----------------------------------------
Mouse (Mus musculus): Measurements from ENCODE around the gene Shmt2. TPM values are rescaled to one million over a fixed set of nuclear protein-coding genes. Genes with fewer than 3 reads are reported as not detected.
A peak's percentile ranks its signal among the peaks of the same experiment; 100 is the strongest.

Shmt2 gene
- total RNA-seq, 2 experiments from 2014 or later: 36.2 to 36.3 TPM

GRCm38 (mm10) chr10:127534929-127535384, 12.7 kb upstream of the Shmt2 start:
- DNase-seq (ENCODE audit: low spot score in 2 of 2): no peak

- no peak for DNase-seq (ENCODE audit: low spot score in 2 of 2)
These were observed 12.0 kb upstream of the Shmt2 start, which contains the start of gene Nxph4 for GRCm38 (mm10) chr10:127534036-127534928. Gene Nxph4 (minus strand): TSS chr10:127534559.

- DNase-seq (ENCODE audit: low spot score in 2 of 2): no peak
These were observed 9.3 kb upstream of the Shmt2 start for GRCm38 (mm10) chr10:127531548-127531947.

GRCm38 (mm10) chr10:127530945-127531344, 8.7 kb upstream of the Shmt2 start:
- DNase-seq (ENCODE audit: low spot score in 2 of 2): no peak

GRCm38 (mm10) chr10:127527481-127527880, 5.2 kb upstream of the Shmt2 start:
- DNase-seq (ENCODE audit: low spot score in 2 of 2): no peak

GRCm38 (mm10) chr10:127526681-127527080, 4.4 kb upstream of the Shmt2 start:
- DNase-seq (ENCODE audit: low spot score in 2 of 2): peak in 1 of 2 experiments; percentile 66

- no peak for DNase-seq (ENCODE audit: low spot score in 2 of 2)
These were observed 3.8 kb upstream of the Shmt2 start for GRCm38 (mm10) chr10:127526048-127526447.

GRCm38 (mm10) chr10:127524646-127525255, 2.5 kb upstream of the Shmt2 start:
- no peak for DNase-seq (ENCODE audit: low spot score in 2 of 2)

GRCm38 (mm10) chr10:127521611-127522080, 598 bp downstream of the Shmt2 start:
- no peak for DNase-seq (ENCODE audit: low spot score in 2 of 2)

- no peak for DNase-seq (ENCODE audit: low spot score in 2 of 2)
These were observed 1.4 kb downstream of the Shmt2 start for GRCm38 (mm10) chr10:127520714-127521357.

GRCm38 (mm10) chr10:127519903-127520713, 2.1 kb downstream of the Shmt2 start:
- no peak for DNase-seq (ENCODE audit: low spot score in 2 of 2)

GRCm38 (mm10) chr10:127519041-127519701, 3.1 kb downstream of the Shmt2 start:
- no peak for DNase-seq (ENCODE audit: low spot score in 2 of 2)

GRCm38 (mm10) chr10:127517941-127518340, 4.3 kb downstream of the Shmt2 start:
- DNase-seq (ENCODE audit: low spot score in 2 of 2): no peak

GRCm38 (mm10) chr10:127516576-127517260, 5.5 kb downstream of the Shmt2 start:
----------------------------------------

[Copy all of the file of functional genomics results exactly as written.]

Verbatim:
Mouse (Mus musculus): Measurements from ENCODE around the gene Shmt2. TPM values are rescaled to one million over a fixed set of nuclear protein-coding genes. Genes with fewer than 3 reads are reported as not detected.
A peak's percentile ranks its signal among the peaks of the same experiment; 100 is the strongest.

Shmt2 gene
- total RNA-seq, 2 experiments from 2014 or later: 36.2 to 36.3 TPM

GRCm38 (mm10) chr10:127534929-127535384, 12.7 kb upstream of the Shmt2 start:
- DNase-seq (ENCODE audit: low spot score in 2 of 2): no peak

- no peak for DNase-seq (ENCODE audit: low spot score in 2 of 2)
These were observed 12.0 kb upstream of the Shmt2 start, which contains the start of gene Nxph4 for GRCm38 (mm10) chr10:127534036-127534928. Gene Nxph4 (minus strand): TSS chr10:127534559.

- DNase-seq (ENCODE audit: low spot score in 2 of 2): no peak
These were observed 9.3 kb upstream of the Shmt2 start for GRCm38 (mm10) chr10:127531548-127531947.

GRCm38 (mm10) chr10:127530945-127531344, 8.7 kb upstream of the Shmt2 start:
- DNase-seq (ENCODE audit: low spot score in 2 of 2): no peak

GRCm38 (mm10) chr10:127527481-127527880, 5.2 kb upstream of the Shmt2 start:
- DNase-seq (ENCODE audit: low spot score in 2 of 2): no peak

GRCm38 (mm10) chr10:127526681-127527080, 4.4 kb upstream of the Shmt2 start:
- DNase-seq (ENCODE audit: low spot score in 2 of 2): peak in 1 of 2 experiments; percentile 66

- no peak for DNase-seq (ENCODE audit: low spot score in 2 of 2)
These were observed 3.8 kb upstream of the Shmt2 start for GRCm38 (mm10) chr10:127526048-127526447.

GRCm38 (mm10) chr10:127524646-127525255, 2.5 kb upstream of the Shmt2 start:
- no peak for DNase-seq (ENCODE audit: low spot score in 2 of 2)

GRCm38 (mm10) chr10:127521611-127522080, 598 bp downstream of the Shmt2 start:
- no peak for DNase-seq (ENCODE audit: low spot score in 2 of 2)

- no peak for DNase-seq (ENCODE audit: low spot score in 2 of 2)
These were observed 1.4 kb downstream of the Shmt2 start for GRCm38 (mm10) chr10:127520714-127521357.

GRCm38 (mm10) chr10:127519903-127520713, 2.1 kb downstream of the Shmt2 start:
- no peak for DNase-seq (ENCODE audit: low spot score in 2 of 2)

GRCm38 (mm10) chr10:127519041-127519701, 3.1 kb downstream of the Shmt2 start:
- no peak for DNase-seq (ENCODE audit: low spot score in 2 of 2)

GRCm38 (mm10) chr10:127517941-127518340, 4.3 kb downstream of the Shmt2 start:
- DNase-seq (ENCODE audit: low spot score in 2 of 2): no peak

GRCm38 (mm10) chr10:127516576-127517260, 5.5 kb downstream of the Shmt2 start: